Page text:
This page talks about the popular alternatives for deployment into virtuals.

Introduction

The Task

The task we trying to perform is to set up virtual machine that has all of the services and applications that you require installed and properly configured.

The Goals

  • We want the procedure to be repeatable.
  • We want the procedure to work for a range of different base images.
  • We want it to be simple. Users of virtuals should not need to be experts in system administration.

Approach 1: Using a pre-built image as a template

 NeCTAR (or OpenStack more generally) allows you to do the following:

  1. Create a new virtual instance from a standard base image, and manually install and configure all of the software you need.
  2. Take a snapshot of the virtual, convert the snapshot into a template image, and upload it to the OpenStack infrastructure.
  3. Create new instances from your template image.

There are some problems with this approach:

  • There is no easy way to push updates to the instances cloned from your template image.  Updates need to be applied by hand to each one, unless you set up separate infrastructure for doing this.
  • If decide that you need to rebuild your template (e.g. on a newer operating system base):
    • you need to repeat the manual installation and configuration, and
    • there is no simple way to "rebase" your existing instances to the new template.

Turnkey Linux

Turnkey Linux is a site / group that specializes in producing pre-built Linux for doing a variety of tasks.  If you want to go down this path, I suggest you check them out.  Caveat: I don't if you can run an "off-the-shelf" Turnkey Linux image on NeCTAR.  There may sell be OpenStack or NeCTAR specific configuration issues that need to be addressed.

Approach 2: Using a configuration tool

The second approach is to use a scripted configuration tool to automate the installation and configuration process.  The basic idea is that you should be able to go from a "vanilla" virtual image (selected from the NeCTAR dashboard) to one that is fully configured, simply by running some scripts or recipes.

There are a variety of ways of implementing the scripting, but ideally you want a scheme / framework that works across a wide range of Linux distros with a minimum of tweaking.

The main disadvantage of this approach is that scripted configuration tends to have a significant learning curve.  But the flip-side is that if you can use scripts / recipes written by someone else, you often need to know less about the "stuff" that you are configuring than if you had to do it all by hand.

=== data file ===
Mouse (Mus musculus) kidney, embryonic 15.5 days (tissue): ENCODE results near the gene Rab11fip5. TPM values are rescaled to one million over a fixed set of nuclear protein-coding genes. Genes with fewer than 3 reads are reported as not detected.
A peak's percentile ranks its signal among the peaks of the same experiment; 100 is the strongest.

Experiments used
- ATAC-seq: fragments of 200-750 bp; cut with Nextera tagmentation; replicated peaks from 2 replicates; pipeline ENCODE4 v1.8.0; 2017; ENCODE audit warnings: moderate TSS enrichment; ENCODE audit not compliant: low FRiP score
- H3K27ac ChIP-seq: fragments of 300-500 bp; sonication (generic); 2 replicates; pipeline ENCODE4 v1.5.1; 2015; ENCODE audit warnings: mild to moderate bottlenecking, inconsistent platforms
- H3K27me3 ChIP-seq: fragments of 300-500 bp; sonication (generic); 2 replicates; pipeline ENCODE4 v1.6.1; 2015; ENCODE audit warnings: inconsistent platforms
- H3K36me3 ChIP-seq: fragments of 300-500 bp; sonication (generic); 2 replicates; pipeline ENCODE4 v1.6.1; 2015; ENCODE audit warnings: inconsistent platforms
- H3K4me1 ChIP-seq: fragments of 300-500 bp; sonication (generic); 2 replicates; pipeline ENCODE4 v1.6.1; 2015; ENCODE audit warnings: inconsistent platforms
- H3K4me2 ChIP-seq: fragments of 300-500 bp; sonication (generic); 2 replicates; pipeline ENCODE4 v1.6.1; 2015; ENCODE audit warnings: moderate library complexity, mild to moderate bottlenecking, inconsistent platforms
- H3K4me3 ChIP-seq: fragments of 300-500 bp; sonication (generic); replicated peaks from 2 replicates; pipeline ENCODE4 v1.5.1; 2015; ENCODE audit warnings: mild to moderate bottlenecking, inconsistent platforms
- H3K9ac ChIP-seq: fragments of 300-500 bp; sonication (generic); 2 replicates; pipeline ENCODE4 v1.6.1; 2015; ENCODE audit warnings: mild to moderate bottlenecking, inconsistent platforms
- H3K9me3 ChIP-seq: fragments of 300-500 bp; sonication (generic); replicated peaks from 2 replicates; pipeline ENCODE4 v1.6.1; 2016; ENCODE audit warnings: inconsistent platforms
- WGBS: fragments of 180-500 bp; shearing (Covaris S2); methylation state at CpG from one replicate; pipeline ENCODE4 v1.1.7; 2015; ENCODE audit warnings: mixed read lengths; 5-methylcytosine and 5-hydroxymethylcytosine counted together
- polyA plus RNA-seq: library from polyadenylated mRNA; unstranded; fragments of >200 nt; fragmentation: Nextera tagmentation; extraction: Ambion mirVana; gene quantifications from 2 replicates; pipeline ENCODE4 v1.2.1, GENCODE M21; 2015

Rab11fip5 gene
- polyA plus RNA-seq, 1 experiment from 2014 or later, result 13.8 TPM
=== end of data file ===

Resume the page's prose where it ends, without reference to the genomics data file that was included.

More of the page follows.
Opscode Chef

Opscode Chef is a configuration system in which the scripting is expressed using declarative recipes.  The basic model is that you select generic recipes to configure the software and services you need, and specify the system-specific details using attributes (or data bags).  Chef framework and the recipes (ideally) look after variability across different distros; e.g. things such as how to install packages, and how to configure services.

Chef can be used in "solo" mode for stand-alone deployment, or in "server" mode where the recipes, attributes, databags and so on are stored in a server.

The main advantages of Chef are:

  • There are existing recipes for doing a wide range of tasks.
  • Platform / distro independence really does work, certainly across a wide range of Linux distros.
  • There are a lot of people using Chef, and it is not difficult to find help ... provided you know how to use Google.
  • You can put all of your Chef recipes and so on into source code control (Git is recommended).
  • Commercial support is available.

Chef does have some drawbacks though:

  • Some of the "community" recipes are not particularly good.  Common problems are recipes not working for some distros, and limited functionality / configurability.  Of course, you can always help to fix this by submitting patches ...
  • There can be conflict between the way that the Chef recipes configure software, and the way that different distros do.  (For example, Apache Tomcat and Apache Httpd configurations / installations are organized differently across different distros, in ways that are hard for Chef recipes to deal with.  I've had problems with distro package upgrades breaking configurations created by Chef ...)

Others

  • Puppet
  • Salt

Approach #3: File distribution

The basic idea is to create a master file tree (or trees) containing configuration files, executables and so on, and then arrange that the files are distributed to the machines you are managing.  Tools for doing this kind of thing include 'rdist', 'rdist' and (I think) 'capistrano.

This is a very "old-fashioned" approach, and it has problems including:

  • dealing with configuration files and binaries that need to be different on different machines,
  • dealing with heterogeneous operating system platforms, and
  • changing or upgrading operating systems.

Other approaches

There are two other approaches that I can think of:

  • You can ignore the issue of repeatability entirely and just do the installation by hand. In fact a lot of people do this. The problem is that if you do need to repeat the process down the track, you may have difficulty remembering exactly what it was you did the first time.
    If you take this approach, you would be well advised to keep comprehensive notes on how you set up your virtuals.
  • I have heard of people addressing this problem (in part) by building a collection of custom RPMs doing the bulk of the configuration work in their embedded scripts.  This doesn't really scale ... because you have to maintain a raft of different RPMs (or equivalent) for each platform variant.

Recommendations

Any recommendations are going to be somewhat subjective, but my current feeling is that Chef is the best match for this particular problem.

Resources: